Life can get a bit overwhelming. Work, relationships, hobbies, friends, family, kids, and more. There comes a point in which you may need to stop and take a look at what is working and what isn’t. This can happen after a major illness, life change, or just being tired of how your life is going.
You also have to figure out what you want more and less of. This might sound super easy to think out, but once it hits paper, your thoughts make a lot more sense.
What Is a Life Audit? How Can It Help Me?
Looking at your life on paper can help you realize where you are, where you want to be and how to get there. You may be able to understand what needs to change to move forward. An audit looks at the four main sections of your life:
Physical, Social, Mental and Professional Health
A physical health audit can help you take a deep look at your health, what needs to be changed, and how you can do so. You can also set goals and reminders to get you to your best health. For example, I could make a list of appointments I need to make so that my thyroid and RA meds are where they need to be so that I stay healthy (as possible).
This includes blood work at my PCP and rheumatologist’s office. This also includes a checkup with my new rheumatologist (same practice- my former one moved). This can also be a time in which you can decide to try a new sport or class that is fitness based or get back into the gym.
Social health is important, and this part of an audit can help you look at your interactions with others. How do you give back to the community? Do you get out with friends often, even if you are an introvert? Do you network with others? Socializing can get tiring but can enrich your life in many ways.
A major part of your life audit is looking at your mental health. If you are not healthy in this area, the others will suffer in some capacity. This isn’t about having a full mental health evaluation completed, but more about where you are at the moment. Are you taking time to check in with yourself? Are your relationships with others healthy?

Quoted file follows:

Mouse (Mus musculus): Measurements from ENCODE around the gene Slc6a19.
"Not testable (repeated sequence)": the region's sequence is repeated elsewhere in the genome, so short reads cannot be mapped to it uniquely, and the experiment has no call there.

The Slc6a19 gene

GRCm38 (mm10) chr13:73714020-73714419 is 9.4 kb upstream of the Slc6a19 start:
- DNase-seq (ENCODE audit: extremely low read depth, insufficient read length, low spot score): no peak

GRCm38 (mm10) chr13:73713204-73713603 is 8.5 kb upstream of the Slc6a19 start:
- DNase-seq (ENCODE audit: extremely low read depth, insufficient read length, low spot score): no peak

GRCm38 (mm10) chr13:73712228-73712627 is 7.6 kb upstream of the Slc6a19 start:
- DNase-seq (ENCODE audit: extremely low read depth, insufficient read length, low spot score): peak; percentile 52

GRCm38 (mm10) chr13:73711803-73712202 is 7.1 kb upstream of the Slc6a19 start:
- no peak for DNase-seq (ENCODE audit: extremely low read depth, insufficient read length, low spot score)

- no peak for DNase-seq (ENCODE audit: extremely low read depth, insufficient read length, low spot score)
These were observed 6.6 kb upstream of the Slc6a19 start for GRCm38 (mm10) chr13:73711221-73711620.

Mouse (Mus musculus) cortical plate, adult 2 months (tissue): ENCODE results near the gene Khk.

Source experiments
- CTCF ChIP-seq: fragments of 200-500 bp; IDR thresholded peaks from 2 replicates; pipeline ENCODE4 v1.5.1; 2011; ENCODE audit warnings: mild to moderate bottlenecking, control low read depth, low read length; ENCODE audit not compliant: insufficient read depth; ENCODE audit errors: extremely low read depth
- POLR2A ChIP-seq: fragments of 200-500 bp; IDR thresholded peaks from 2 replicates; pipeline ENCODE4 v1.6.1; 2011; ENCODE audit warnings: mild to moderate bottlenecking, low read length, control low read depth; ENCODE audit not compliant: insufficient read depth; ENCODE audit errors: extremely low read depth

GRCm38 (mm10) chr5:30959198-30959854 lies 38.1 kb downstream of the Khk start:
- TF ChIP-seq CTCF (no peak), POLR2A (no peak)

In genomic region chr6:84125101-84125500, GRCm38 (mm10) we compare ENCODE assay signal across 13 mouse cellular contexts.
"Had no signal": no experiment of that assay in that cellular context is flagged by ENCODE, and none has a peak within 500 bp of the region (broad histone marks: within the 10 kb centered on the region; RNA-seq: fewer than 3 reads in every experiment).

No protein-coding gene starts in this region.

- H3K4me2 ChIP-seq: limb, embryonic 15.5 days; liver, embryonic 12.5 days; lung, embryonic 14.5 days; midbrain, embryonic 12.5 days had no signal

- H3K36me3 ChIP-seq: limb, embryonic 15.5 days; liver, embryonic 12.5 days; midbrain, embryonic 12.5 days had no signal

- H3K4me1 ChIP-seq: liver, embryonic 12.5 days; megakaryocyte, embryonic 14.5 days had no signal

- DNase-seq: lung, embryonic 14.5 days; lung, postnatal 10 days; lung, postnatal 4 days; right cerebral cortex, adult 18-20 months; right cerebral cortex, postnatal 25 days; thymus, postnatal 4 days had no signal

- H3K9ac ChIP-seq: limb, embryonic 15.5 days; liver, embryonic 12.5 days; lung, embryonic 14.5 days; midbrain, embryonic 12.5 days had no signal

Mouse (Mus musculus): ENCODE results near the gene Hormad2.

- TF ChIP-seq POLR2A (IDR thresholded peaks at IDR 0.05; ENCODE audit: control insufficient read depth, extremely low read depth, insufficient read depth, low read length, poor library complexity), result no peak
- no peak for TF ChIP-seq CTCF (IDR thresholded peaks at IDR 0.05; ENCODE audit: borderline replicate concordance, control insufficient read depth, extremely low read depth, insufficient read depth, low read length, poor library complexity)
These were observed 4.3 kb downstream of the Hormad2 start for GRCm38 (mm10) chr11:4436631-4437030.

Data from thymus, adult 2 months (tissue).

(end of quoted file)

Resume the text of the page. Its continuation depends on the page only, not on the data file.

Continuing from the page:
In the post 5 Ways to Set Healthy Boundaries there are tips to help with setting boundaries. In this section, list the issues that you want/need to work on and how to do so.
Professional health entails looking at your employment, the perks and not-so-good points. How secure do you feel in your career? Is there something else you would rather be doing or are you pleased with where you are?
Look at your income- is it time for a raise? How is your work/life balance? Does it need to be better? How can it improve? These are just some ideas that you can ponder.
This is the fun part- deciding what needs to go and what can stay. Ask yourself these questions:
What is making me happy?
What is stressing me out that I can get rid of without major impacts?
Would I sign up for this now if I wasn’t doing this? (This is meant for volunteer or other non-mandatory things in your life.)
What would I lose by not doing this anymore? What am I gaining by doing this?
Do I enjoy this?
After going through the elimination process, the list of your life’s tasks should be a lot more manageable. If not, go through the four sections again.
Going through what is important in your life may show you that there may be things that you don’t need, want or enjoy. Why live the one life you have that way?
Have you done a life audit? Did it help? Leave a comment!
Pics courtesy of Unsplash
Information courtesy of Elanalyn